Making His Case?
September 21, 1998
Excerpts from Clinton's grand jury testimony. Terence Smith reports.
JIM LEHRER: Several times during the four plus hours of testimony the President went on the offensive. Terry Smith has those excerpts.
TERENCE SMITH: At different points in his testimony President Clinton was alternately defensive, emotional, and even angry, as he made his case. Frequently, he insisted that he simply could not remember dates, conversations, even some of the gifts he apparently gave to Monica Lewinsky. But repeatedly, he tried to explain to the grand jury and to the public that he assumed would eventually see the videotape his state of mind as he endured the legal challenges of the previous seven months. The President reserved some of his harshest comments for the lawyers who were pressing the Paula Jones sexual harassment lawsuit.
PRESIDENT CLINTON: I've been subject to quite a lot of illegal leaking. And they had a very determined, deliberate strategy, because their real goal was to hurt me. When they knew they couldn't win the lawsuit, they thought, well. maybe we can pummel him. Maybe they thought I'd settle. Maybe they just thought they would get some political advantage out of it. But that's what was going on here. Now, I'm trying to be honest with you and it hurts me. And I'm trying to tell you the truth about what happened between Ms. Lewinsky and me. But that does not change the fact that the real reason they were zeroing in on anybody was to try to get any person in there, no matter how uninvolved with Paula Jones, no matter how uninvolved with sexual harassment, so they could hurt me politically. That's what was going on, because by then, by this time, this thing had been going on a long time. They knew what our evidence was; they knew what the law was in the circuit in which we were bringing this case. And so they just thought that they would take a wrecking ball to me and see if they could do some damage.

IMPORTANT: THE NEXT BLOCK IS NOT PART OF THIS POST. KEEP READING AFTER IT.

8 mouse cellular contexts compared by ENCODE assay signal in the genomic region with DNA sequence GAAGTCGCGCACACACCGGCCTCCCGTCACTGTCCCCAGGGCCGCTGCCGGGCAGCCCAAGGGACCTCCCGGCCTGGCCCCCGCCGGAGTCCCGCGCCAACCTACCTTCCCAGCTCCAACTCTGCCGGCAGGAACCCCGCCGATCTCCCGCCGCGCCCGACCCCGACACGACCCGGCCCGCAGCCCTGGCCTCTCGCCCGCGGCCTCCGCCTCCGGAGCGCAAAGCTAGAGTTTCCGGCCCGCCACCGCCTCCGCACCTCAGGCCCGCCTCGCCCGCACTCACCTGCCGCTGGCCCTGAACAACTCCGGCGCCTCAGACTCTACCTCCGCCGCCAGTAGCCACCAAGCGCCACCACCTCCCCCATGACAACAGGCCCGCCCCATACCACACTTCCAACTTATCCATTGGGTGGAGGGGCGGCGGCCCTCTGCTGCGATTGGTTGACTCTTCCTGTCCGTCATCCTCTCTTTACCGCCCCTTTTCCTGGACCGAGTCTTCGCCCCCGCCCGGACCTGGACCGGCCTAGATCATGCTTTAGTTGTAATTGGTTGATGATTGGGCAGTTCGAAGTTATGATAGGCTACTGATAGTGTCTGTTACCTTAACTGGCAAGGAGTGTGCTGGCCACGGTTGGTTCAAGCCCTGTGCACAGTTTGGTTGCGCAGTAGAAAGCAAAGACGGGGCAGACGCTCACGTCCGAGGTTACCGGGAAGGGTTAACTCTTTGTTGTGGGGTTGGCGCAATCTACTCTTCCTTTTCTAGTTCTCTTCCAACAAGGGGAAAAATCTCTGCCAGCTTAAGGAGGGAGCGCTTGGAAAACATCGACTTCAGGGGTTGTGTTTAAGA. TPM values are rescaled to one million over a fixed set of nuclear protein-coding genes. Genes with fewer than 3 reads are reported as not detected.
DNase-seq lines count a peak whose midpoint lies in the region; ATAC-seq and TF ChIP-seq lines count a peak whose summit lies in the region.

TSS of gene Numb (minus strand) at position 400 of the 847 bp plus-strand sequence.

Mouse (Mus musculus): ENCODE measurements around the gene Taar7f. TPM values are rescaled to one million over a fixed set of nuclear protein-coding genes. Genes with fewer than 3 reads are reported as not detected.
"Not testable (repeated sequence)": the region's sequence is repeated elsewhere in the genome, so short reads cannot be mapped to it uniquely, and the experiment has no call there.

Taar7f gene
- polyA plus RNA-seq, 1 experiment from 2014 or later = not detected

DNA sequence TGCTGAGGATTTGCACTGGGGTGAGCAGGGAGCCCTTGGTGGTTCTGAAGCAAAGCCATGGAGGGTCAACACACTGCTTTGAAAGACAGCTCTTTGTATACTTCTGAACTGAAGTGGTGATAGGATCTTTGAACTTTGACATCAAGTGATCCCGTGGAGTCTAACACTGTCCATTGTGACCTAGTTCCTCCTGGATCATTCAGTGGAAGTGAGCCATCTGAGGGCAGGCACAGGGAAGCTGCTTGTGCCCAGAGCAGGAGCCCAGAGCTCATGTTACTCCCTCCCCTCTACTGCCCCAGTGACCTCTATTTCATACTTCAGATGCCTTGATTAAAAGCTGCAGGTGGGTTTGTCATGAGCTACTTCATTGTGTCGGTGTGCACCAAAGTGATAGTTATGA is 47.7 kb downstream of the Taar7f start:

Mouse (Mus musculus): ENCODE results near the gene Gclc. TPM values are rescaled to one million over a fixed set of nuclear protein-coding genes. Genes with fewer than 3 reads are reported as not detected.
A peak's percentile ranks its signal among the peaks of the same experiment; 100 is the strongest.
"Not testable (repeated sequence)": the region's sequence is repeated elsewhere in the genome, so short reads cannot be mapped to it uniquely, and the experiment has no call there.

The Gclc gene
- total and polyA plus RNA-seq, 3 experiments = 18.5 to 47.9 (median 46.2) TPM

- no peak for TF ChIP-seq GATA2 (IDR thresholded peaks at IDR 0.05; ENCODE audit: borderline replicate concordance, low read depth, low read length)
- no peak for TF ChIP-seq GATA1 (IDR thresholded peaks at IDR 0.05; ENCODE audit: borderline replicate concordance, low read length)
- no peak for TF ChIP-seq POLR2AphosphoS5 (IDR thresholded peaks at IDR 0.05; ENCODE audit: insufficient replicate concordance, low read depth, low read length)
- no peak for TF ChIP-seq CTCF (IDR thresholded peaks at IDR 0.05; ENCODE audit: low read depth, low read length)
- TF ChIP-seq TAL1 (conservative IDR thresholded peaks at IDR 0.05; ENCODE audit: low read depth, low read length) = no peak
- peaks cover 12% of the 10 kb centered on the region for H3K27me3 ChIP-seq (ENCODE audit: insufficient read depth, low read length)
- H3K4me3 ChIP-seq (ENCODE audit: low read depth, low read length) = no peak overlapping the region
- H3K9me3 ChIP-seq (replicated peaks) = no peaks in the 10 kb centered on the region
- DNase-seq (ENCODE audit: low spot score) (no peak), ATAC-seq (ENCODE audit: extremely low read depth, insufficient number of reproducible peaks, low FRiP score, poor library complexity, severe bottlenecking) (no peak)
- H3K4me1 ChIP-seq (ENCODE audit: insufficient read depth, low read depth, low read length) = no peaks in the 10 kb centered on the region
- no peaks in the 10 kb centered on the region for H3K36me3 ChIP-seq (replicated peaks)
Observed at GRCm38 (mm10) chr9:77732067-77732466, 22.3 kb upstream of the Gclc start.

INDEPENDENT COUNSEL LAWYER: Judge Wright had ruled that the attorneys in the Jones case were permitted to ask you certain questions.
PRESIDENT CLINTON: She certainly did, and they asked them, and I did my best to answer them. I'm just trying to tell you what my state of mind was.
INDEPENDENT COUNSEL LAWYER: Was it your responsibility to answer those questions truthfully, Mr. President?